Labor won’t change gambling reforms for deal with crossbenchers

NSW Labor will not change its gambling reform package to cut a deal with crossbenchers, despite warnings that a tougher policy is non-negotiable if the party is forced to clinch minority government.

Opposition Leader Chris Minns said he is unwilling to make any changes to his gambling reform package in the countdown to March 25, insisting Labor’s position is comprehensive enough.

NSW Opposition Leader Chris Minns.

Nick Moir

“We’re two weeks to go. We’ve made clear that our comprehensive plan in relation to gambling is what we’re taking to the people of NSW,” he said.

Key independents Alex Greenwich and Greg Piper, as well as the Greens and teal Macquarie Street-hopefuls have all said transitioning to mandatory cashless gaming on NSW poker machines would be central to securing their vote in a minority government.

However, Labor’s treasury spokesman Daniel Mookhey on Monday shot down any hope that negotiation would be on the table for crossbench MPs.

“We’re not doing any deals with any crossbenchers to form government,” he said.

‘We’re not doing any deals with crossbenchers to form government.’

Daniel Mookhey, Labor’s treasury spokesman

“We’re campaigning every day for a majority Labor government, and we’re asking the people of NSW to give us a majority, so we can begin the hard work … as well as implementing Labor’s policy on gambling.”

Under Labor’s plan, clubs with pokies will be banned from donating to political parties, responsible gaming officers will be introduced to venues and an expanded machine forfeiture program will take more machines out of circulation.

However, in response to a NSW Crime Commission recommendation to mandate cashless gaming, Labor has committed to a 500-machine trial, insisting more evidence is needed for the technology.

Premier Dominic Perrottet has made compulsory statewide cashless gaming a key pillar of his campaign for a fourth term of government, despite clear opposition from industry and lobby groups.

The premier on Monday said he would seek advice about whether an inquiry was needed to examine the political influence of the powerful Clubs NSW, after outgoing Customer Service Minister Victor Dominello called for the probe.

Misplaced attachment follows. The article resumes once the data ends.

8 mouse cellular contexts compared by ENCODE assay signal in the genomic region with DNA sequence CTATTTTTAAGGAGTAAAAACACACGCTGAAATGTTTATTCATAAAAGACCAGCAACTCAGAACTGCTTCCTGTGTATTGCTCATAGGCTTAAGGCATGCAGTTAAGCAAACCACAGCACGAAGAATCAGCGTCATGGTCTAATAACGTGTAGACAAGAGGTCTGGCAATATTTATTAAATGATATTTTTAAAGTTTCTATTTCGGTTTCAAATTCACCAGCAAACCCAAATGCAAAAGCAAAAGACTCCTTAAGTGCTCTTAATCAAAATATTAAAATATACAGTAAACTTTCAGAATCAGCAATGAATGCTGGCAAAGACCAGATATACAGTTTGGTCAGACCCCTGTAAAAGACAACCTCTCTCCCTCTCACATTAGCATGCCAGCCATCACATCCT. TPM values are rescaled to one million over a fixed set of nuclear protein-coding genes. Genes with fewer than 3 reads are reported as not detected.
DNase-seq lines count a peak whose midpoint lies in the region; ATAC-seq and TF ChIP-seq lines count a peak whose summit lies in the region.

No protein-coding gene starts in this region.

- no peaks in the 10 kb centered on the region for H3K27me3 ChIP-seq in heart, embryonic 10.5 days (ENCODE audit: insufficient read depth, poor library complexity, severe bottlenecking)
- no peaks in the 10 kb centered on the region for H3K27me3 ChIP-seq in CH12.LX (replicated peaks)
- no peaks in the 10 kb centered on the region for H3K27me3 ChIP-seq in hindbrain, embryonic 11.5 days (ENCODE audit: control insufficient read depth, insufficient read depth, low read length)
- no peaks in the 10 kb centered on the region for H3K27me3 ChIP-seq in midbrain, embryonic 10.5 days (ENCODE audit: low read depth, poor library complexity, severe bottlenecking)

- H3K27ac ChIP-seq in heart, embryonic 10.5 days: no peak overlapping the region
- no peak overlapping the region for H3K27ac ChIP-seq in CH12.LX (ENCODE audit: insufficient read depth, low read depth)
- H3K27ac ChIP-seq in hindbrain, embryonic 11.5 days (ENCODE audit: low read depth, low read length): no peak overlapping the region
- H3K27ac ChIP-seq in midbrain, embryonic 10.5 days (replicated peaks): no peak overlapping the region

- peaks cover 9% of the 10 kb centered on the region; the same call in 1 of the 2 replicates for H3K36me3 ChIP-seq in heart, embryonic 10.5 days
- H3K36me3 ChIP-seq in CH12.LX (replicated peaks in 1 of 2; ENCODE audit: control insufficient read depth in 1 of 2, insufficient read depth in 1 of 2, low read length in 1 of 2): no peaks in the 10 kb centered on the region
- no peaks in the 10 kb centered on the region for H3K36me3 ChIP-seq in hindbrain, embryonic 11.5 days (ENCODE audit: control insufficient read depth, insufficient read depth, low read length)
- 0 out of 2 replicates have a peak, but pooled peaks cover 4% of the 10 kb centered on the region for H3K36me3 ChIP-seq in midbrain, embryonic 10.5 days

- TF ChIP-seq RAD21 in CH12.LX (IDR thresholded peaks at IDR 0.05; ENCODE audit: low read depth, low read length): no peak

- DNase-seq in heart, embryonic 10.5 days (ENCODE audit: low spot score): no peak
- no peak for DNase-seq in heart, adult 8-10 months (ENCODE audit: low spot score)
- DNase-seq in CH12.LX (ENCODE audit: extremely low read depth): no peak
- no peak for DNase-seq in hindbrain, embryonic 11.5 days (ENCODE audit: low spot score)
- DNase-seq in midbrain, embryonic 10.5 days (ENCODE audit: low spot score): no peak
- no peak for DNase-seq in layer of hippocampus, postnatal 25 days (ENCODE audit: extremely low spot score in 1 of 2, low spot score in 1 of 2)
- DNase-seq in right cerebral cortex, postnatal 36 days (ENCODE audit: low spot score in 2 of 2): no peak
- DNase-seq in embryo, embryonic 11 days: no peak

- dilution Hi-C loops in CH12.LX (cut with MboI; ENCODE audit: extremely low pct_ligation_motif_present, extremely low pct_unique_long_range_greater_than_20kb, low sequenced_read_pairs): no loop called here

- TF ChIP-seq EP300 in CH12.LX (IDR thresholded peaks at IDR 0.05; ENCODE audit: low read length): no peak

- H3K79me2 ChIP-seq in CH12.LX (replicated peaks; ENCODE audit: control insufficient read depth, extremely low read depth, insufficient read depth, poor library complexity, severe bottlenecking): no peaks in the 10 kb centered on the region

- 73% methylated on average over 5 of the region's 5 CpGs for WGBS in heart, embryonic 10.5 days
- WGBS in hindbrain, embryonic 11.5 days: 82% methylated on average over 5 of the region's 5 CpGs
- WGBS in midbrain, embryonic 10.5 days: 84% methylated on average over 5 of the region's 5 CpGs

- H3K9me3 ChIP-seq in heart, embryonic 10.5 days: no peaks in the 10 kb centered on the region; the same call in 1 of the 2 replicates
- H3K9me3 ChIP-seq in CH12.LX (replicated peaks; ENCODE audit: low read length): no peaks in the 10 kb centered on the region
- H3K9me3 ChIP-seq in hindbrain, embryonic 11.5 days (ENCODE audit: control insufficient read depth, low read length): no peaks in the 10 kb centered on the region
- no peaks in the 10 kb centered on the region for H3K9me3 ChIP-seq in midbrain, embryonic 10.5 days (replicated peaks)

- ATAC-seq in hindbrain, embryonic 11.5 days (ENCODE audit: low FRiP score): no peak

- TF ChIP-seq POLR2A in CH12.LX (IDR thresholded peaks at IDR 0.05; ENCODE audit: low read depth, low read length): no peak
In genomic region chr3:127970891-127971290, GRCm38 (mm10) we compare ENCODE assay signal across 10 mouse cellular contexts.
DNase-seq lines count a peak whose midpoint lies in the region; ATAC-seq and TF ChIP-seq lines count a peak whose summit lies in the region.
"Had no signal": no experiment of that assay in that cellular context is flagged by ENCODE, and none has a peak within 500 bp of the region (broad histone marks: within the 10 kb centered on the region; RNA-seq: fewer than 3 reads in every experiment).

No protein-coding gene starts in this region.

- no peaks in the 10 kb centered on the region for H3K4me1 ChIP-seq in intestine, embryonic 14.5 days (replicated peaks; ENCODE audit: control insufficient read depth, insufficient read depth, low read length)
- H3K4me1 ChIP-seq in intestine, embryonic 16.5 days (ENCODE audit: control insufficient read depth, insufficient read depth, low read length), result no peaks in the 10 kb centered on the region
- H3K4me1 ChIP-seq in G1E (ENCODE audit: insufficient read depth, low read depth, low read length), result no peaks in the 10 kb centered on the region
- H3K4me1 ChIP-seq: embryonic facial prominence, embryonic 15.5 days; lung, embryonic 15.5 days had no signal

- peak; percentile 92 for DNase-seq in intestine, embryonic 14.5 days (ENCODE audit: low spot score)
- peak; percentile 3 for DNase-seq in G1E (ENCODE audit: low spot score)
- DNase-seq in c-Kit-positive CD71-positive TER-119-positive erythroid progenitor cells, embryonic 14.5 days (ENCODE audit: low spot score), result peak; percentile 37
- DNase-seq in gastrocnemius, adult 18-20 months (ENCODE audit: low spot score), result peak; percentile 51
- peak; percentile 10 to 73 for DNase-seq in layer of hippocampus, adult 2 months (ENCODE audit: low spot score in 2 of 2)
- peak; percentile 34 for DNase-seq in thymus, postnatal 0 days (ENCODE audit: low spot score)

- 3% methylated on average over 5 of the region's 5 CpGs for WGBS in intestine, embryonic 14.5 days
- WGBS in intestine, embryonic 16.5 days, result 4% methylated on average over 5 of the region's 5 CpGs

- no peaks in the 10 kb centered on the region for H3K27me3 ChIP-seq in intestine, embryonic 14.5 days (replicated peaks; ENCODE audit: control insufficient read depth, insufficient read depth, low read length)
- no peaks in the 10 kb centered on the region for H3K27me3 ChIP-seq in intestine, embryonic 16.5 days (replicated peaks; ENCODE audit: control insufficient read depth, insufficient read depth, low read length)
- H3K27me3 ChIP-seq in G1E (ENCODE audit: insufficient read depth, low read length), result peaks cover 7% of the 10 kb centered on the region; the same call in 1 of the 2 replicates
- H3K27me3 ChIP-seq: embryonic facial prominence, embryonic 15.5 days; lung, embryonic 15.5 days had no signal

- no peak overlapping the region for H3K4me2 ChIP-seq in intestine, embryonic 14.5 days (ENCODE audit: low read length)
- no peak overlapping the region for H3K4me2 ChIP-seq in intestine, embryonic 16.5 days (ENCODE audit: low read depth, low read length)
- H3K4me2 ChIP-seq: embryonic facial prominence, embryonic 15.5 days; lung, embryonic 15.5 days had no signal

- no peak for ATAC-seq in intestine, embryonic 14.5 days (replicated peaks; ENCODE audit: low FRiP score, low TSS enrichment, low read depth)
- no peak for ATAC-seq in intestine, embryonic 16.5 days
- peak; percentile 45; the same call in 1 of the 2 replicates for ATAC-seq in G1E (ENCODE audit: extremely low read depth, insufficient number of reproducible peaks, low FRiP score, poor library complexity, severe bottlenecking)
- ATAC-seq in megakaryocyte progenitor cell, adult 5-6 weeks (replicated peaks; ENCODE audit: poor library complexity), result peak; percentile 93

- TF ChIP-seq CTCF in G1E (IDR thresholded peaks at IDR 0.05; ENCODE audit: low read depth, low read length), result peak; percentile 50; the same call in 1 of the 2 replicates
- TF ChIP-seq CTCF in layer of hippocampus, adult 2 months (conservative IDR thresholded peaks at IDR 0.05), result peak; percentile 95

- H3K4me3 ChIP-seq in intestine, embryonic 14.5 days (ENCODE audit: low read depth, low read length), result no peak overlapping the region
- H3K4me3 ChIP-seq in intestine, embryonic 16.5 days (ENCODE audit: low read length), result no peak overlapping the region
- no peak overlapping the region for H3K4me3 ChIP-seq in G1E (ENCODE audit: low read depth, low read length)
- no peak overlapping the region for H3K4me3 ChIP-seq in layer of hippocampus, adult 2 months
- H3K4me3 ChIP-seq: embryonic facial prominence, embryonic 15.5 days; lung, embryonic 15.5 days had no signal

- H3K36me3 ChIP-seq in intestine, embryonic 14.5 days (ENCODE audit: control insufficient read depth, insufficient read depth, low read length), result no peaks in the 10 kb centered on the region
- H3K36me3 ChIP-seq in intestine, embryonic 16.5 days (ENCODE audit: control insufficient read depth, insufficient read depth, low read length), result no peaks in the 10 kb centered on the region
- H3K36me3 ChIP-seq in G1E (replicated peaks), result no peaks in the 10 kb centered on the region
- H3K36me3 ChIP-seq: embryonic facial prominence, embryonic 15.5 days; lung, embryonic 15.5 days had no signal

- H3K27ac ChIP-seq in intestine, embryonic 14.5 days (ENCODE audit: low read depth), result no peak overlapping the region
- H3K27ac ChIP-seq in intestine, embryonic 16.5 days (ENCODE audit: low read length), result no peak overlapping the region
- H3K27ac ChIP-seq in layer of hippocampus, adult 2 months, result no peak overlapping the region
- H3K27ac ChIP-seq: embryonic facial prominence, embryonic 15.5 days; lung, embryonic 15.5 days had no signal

In comments to an upcoming episode of the ABC’s on Monday night, Dominello said ClubsNSW was akin to the National Rifle Association in America and said an inquiry was needed “to make sure that MPs are not cowed into moving a certain way because of this powerful industry”.

Reverend Tim Costello, from the Alliance for Gambling Reform, also routinely likens the pokies lobby in Australia to the US guns lobby for the way it deploys its influence.

Perrottet on Monday said he had not experienced or witnessed inappropriate influence by ClubsNSW over government, but maintained that he would not cower to vested interests of any issue.

NSW Labor says it won’t be changing its policy on cashless gaming machines.

Flavio Brancaleone

“People will have opinions on public policy all the time and I respect that. But if I disagree with them, I’ll tell them so. Clearly Clubs NSW disagrees with me in relation to pokies reform, but I’m not here for ClubsNSW, I’m here to look after the people of our state,” he said.

“Clubs came to me with their view about cashless gaming and I said, ‘we’re doing it, and we’re doing it because it’s right’.”

Minns earlier said he had not experienced any concerning influence wielded by ClubsNSW over MPs that could be linked to the activities of the NRA.

“That’s not my experience, but I haven’t seen these comments. And obviously, I’d like to see them in context before I make a comment.”

ClubsNSW has been contacted for comment, however in a statement to the ABC the lobby group said it looked forward to “working constructively with whomever forms government after the election on sensible, evidence-based reform measures”.

The statement also said ClubsNSW executives previously attended two-week public policy advocacy courses run by the American University’s public affairs and advocacy institute at which the NRA was present.

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